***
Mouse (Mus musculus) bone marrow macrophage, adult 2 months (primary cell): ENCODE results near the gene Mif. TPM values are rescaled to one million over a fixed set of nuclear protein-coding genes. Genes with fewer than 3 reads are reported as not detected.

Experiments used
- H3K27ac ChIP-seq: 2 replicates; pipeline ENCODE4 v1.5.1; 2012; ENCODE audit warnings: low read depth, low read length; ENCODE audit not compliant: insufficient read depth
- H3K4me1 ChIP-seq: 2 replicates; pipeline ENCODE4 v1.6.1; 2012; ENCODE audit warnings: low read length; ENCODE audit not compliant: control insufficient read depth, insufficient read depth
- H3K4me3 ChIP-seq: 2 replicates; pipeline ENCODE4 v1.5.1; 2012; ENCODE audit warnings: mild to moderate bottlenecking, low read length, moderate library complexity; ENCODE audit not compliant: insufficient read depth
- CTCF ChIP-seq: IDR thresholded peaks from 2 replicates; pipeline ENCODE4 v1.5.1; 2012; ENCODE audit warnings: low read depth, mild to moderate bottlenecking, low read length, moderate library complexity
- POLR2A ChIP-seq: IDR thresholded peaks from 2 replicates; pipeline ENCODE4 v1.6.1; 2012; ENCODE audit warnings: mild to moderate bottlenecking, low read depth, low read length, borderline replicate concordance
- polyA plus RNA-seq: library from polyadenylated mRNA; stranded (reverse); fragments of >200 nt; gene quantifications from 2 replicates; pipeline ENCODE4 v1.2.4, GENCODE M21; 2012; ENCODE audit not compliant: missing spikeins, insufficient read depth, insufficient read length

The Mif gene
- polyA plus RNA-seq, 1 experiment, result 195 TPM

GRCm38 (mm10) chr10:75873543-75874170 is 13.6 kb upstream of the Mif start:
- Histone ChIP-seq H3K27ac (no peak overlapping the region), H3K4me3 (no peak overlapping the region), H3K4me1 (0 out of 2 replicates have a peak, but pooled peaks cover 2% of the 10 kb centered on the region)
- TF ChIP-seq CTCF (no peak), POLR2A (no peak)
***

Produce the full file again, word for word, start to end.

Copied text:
Mouse (Mus musculus) bone marrow macrophage, adult 2 months (primary cell): ENCODE results near the gene Mif. TPM values are rescaled to one million over a fixed set of nuclear protein-coding genes. Genes with fewer than 3 reads are reported as not detected.

Experiments used
- H3K27ac ChIP-seq: 2 replicates; pipeline ENCODE4 v1.5.1; 2012; ENCODE audit warnings: low read depth, low read length; ENCODE audit not compliant: insufficient read depth
- H3K4me1 ChIP-seq: 2 replicates; pipeline ENCODE4 v1.6.1; 2012; ENCODE audit warnings: low read length; ENCODE audit not compliant: control insufficient read depth, insufficient read depth
- H3K4me3 ChIP-seq: 2 replicates; pipeline ENCODE4 v1.5.1; 2012; ENCODE audit warnings: mild to moderate bottlenecking, low read length, moderate library complexity; ENCODE audit not compliant: insufficient read depth
- CTCF ChIP-seq: IDR thresholded peaks from 2 replicates; pipeline ENCODE4 v1.5.1; 2012; ENCODE audit warnings: low read depth, mild to moderate bottlenecking, low read length, moderate library complexity
- POLR2A ChIP-seq: IDR thresholded peaks from 2 replicates; pipeline ENCODE4 v1.6.1; 2012; ENCODE audit warnings: mild to moderate bottlenecking, low read depth, low read length, borderline replicate concordance
- polyA plus RNA-seq: library from polyadenylated mRNA; stranded (reverse); fragments of >200 nt; gene quantifications from 2 replicates; pipeline ENCODE4 v1.2.4, GENCODE M21; 2012; ENCODE audit not compliant: missing spikeins, insufficient read depth, insufficient read length

The Mif gene
- polyA plus RNA-seq, 1 experiment, result 195 TPM

GRCm38 (mm10) chr10:75873543-75874170 is 13.6 kb upstream of the Mif start:
- Histone ChIP-seq H3K27ac (no peak overlapping the region), H3K4me3 (no peak overlapping the region), H3K4me1 (0 out of 2 replicates have a peak, but pooled peaks cover 2% of the 10 kb centered on the region)
- TF ChIP-seq CTCF (no peak), POLR2A (no peak)